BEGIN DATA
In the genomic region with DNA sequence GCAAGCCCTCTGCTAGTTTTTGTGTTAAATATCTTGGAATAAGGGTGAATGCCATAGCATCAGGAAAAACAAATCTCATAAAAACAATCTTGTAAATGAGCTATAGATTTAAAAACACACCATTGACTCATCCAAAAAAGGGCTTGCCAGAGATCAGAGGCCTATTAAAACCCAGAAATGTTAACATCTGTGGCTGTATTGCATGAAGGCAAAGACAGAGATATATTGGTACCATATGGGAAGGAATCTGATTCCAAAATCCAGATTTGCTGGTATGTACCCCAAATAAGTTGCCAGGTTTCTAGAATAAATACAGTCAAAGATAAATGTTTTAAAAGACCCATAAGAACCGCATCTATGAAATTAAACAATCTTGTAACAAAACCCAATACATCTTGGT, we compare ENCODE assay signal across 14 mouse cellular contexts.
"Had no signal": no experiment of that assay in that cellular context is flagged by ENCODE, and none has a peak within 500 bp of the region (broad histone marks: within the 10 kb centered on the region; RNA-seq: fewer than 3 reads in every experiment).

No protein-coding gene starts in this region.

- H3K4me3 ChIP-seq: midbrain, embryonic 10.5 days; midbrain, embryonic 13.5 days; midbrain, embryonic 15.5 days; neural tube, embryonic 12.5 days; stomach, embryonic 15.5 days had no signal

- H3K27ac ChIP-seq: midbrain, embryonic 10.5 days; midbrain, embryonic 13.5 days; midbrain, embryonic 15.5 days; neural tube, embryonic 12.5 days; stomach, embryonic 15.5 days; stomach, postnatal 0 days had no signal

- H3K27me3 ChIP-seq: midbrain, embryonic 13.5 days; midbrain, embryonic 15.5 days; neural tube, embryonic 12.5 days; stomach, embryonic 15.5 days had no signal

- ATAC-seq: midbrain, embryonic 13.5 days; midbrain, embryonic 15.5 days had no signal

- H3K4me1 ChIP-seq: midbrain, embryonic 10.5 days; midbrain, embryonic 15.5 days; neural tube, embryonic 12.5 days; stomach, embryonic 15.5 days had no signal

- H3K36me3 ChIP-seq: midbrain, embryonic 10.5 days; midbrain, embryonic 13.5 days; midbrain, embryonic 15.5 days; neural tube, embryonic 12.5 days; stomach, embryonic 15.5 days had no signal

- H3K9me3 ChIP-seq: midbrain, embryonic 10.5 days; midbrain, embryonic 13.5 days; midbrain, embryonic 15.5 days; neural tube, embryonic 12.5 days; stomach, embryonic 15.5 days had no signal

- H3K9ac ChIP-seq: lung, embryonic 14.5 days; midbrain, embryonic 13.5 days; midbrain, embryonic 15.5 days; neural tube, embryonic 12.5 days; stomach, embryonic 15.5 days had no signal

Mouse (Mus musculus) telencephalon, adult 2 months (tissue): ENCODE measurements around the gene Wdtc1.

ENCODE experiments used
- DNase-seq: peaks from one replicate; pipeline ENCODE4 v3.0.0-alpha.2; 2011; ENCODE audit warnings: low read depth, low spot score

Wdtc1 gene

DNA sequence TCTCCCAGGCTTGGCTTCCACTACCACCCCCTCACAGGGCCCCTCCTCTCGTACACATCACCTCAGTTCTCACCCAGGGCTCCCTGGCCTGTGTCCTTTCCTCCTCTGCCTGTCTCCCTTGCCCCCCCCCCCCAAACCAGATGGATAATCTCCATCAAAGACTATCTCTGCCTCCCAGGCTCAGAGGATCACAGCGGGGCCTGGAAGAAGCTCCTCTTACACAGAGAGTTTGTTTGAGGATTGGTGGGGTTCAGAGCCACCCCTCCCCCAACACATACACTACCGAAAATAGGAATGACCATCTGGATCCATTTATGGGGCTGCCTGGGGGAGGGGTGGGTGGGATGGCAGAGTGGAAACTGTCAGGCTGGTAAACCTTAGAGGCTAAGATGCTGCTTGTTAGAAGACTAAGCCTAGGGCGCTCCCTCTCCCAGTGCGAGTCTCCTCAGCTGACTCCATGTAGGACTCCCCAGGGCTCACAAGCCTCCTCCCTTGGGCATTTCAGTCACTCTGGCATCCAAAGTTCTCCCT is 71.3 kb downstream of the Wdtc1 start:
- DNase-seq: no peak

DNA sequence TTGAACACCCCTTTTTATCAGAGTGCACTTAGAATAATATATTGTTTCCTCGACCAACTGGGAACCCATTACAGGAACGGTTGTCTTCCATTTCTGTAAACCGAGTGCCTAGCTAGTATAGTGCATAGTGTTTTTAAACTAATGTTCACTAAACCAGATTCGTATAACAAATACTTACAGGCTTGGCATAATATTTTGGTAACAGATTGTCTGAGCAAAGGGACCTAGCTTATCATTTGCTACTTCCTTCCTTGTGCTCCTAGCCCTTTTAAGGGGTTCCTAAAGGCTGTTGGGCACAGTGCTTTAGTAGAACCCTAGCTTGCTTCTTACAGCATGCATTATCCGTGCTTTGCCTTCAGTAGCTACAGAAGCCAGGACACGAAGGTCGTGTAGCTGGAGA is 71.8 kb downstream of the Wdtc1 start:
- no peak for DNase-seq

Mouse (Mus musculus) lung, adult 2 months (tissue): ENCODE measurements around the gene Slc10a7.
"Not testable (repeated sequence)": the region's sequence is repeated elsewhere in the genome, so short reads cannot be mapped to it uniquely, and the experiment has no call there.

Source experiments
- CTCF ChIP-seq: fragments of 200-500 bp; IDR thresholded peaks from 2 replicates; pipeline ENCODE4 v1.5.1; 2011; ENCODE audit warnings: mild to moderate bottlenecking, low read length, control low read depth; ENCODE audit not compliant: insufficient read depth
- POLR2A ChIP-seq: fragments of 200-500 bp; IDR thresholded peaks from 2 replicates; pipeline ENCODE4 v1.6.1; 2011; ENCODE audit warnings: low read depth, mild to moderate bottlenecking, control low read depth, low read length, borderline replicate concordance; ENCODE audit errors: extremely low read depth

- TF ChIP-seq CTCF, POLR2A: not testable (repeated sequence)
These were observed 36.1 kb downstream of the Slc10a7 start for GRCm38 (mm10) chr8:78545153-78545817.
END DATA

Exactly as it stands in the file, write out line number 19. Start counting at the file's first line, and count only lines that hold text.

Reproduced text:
- no peak for DNase-seq